Then how come many Republicans wanted to draft him in 1920? Hoover wasn't that closely associated with Wilson--he had no impact shaping domestic and foreign policy whatsoever. As far as I can recall, Hoover's main (and only) job during WWI was to provide food to the people of Belgium.

Wilson and the Democrats wanted him drafted to run in 1920.

From what I read, both parties wanted him to run in 1920 because he was considered to be such a non-partisan figure.

Hoover would have lost the Republican base, possibly leaving Rankin with nothing but Vermont.
Like what happened in 1928, when Hoover was presidential nominee? Tongue

1928 was not 1920, and Rankin is who is at the top of the ticket here.
You're saying that a VP candidate could cost a candidate 270 Electoral Votes?

No, Rankin herself would need to motivate Republican party loyalty if she wanted to earn the 266 electoral votes she needed.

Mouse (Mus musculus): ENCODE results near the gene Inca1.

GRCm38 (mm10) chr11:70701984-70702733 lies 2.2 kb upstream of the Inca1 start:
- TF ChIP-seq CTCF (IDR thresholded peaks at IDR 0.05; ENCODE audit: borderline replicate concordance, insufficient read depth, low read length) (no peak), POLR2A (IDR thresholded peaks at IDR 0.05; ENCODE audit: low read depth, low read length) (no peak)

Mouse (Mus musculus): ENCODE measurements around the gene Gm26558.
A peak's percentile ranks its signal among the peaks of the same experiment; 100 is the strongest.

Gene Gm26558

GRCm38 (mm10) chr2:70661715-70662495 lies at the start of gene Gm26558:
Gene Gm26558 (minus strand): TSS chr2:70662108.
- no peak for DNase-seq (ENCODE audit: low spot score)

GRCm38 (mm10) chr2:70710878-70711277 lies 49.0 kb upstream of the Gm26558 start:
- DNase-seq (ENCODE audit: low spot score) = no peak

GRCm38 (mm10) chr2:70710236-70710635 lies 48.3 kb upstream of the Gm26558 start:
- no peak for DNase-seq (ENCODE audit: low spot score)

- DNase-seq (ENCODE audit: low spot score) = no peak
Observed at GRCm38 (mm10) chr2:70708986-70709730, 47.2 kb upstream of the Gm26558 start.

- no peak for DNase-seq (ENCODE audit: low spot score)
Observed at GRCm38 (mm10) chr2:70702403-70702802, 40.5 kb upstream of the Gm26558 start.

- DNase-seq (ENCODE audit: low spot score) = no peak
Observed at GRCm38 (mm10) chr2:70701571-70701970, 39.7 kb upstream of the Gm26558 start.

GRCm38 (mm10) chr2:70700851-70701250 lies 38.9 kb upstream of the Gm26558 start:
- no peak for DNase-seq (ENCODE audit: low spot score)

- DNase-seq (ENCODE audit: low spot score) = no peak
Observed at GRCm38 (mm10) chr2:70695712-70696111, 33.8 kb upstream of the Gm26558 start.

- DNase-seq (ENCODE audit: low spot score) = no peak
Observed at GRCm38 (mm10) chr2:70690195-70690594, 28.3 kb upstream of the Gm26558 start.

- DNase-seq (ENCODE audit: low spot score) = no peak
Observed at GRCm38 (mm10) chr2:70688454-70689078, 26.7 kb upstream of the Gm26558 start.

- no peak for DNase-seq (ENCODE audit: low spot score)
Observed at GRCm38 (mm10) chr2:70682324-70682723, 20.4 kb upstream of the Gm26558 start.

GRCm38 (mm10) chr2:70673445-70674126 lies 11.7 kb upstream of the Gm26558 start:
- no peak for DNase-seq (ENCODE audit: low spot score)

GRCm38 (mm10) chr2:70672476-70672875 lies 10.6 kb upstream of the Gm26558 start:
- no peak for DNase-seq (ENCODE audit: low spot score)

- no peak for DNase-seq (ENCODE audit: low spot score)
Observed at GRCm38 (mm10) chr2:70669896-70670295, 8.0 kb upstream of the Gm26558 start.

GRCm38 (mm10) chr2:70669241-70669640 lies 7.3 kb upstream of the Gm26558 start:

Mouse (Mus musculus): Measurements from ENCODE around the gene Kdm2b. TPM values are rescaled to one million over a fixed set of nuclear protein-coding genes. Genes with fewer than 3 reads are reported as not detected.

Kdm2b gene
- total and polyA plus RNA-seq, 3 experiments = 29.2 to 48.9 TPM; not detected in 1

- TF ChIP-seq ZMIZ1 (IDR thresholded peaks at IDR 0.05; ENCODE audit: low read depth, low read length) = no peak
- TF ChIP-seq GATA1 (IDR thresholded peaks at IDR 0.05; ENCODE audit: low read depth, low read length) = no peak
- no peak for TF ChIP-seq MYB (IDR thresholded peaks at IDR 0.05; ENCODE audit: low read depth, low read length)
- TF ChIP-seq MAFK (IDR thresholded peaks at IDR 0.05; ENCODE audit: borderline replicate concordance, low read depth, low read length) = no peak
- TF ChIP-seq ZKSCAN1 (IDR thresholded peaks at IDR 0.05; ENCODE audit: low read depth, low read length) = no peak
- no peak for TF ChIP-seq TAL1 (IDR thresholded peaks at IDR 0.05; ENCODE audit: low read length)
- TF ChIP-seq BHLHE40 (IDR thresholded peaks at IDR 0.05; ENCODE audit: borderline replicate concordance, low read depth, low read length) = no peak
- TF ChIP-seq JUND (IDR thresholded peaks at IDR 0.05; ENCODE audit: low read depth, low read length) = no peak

A woman could not win anything close to even 100 EVs.

Women could vote in 1920.
Yeah, but like 5 percent of men would vote for her.
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Obnoxiously Slutty Girly Girl
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« Reply #26 on: February 13, 2010, 11:18:28 pm »

I think the VP choices would also have had some influence on the outcome. Rankin probably would have chosen Coolidge as her running mate as he was a rising star in the party at the time, but I'm not sure who would be the best person for McAdoo's ticket. Possibly John Davis or FDR?

Hoover would have probably been a better VP pick than Coolidge, but I think both would have been decent. James Cox could have been a good VP candidate for McAdoo.

No, Coolidge was better. Coolidge would have held the Northeast for Rankin.